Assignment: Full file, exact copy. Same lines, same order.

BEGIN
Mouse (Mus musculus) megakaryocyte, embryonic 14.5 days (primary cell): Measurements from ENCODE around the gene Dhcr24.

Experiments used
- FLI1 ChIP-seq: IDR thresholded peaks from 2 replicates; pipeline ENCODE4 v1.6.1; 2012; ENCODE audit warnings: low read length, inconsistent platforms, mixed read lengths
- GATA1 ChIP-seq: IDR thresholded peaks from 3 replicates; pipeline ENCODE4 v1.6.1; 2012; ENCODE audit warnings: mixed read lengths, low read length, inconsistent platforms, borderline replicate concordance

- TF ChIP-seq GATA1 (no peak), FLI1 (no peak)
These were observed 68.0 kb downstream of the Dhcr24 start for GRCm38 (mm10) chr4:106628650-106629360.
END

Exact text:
Mouse (Mus musculus) megakaryocyte, embryonic 14.5 days (primary cell): Measurements from ENCODE around the gene Dhcr24.

Experiments used
- FLI1 ChIP-seq: IDR thresholded peaks from 2 replicates; pipeline ENCODE4 v1.6.1; 2012; ENCODE audit warnings: low read length, inconsistent platforms, mixed read lengths
- GATA1 ChIP-seq: IDR thresholded peaks from 3 replicates; pipeline ENCODE4 v1.6.1; 2012; ENCODE audit warnings: mixed read lengths, low read length, inconsistent platforms, borderline replicate concordance

- TF ChIP-seq GATA1 (no peak), FLI1 (no peak)
These were observed 68.0 kb downstream of the Dhcr24 start for GRCm38 (mm10) chr4:106628650-106629360.